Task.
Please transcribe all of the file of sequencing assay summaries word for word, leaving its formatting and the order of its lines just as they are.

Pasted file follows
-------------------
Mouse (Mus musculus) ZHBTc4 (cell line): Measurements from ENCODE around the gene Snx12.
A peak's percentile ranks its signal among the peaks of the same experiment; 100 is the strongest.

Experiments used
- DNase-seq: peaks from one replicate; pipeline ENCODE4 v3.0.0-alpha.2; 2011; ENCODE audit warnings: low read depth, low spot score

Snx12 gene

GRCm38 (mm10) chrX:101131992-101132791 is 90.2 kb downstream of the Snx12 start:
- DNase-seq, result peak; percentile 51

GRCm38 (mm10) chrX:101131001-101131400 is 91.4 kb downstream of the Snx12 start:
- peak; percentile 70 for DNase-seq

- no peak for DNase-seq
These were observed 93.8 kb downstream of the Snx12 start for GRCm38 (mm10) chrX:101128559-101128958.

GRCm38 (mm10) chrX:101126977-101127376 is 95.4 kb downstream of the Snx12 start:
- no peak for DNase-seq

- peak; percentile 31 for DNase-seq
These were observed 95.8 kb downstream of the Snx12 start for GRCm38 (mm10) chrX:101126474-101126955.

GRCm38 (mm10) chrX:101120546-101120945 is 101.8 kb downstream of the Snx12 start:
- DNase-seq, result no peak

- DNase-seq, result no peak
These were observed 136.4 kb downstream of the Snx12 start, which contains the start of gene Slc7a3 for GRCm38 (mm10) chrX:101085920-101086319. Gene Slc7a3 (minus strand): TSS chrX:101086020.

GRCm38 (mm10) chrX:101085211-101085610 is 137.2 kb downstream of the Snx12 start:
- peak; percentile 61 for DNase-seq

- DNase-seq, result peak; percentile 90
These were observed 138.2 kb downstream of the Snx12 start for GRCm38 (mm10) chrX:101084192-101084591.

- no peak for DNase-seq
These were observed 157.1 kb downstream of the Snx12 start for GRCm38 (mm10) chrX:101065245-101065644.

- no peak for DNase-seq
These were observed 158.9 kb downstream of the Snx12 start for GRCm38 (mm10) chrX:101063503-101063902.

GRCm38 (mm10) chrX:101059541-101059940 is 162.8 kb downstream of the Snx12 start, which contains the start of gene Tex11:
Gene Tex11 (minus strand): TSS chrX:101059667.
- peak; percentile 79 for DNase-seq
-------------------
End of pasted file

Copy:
Mouse (Mus musculus) ZHBTc4 (cell line): Measurements from ENCODE around the gene Snx12.
A peak's percentile ranks its signal among the peaks of the same experiment; 100 is the strongest.

Experiments used
- DNase-seq: peaks from one replicate; pipeline ENCODE4 v3.0.0-alpha.2; 2011; ENCODE audit warnings: low read depth, low spot score

Snx12 gene

GRCm38 (mm10) chrX:101131992-101132791 is 90.2 kb downstream of the Snx12 start:
- DNase-seq, result peak; percentile 51

GRCm38 (mm10) chrX:101131001-101131400 is 91.4 kb downstream of the Snx12 start:
- peak; percentile 70 for DNase-seq

- no peak for DNase-seq
These were observed 93.8 kb downstream of the Snx12 start for GRCm38 (mm10) chrX:101128559-101128958.

GRCm38 (mm10) chrX:101126977-101127376 is 95.4 kb downstream of the Snx12 start:
- no peak for DNase-seq

- peak; percentile 31 for DNase-seq
These were observed 95.8 kb downstream of the Snx12 start for GRCm38 (mm10) chrX:101126474-101126955.

GRCm38 (mm10) chrX:101120546-101120945 is 101.8 kb downstream of the Snx12 start:
- DNase-seq, result no peak

- DNase-seq, result no peak
These were observed 136.4 kb downstream of the Snx12 start, which contains the start of gene Slc7a3 for GRCm38 (mm10) chrX:101085920-101086319. Gene Slc7a3 (minus strand): TSS chrX:101086020.

GRCm38 (mm10) chrX:101085211-101085610 is 137.2 kb downstream of the Snx12 start:
- peak; percentile 61 for DNase-seq

- DNase-seq, result peak; percentile 90
These were observed 138.2 kb downstream of the Snx12 start for GRCm38 (mm10) chrX:101084192-101084591.

- no peak for DNase-seq
These were observed 157.1 kb downstream of the Snx12 start for GRCm38 (mm10) chrX:101065245-101065644.

- no peak for DNase-seq
These were observed 158.9 kb downstream of the Snx12 start for GRCm38 (mm10) chrX:101063503-101063902.

GRCm38 (mm10) chrX:101059541-101059940 is 162.8 kb downstream of the Snx12 start, which contains the start of gene Tex11:
Gene Tex11 (minus strand): TSS chrX:101059667.
- peak; percentile 79 for DNase-seq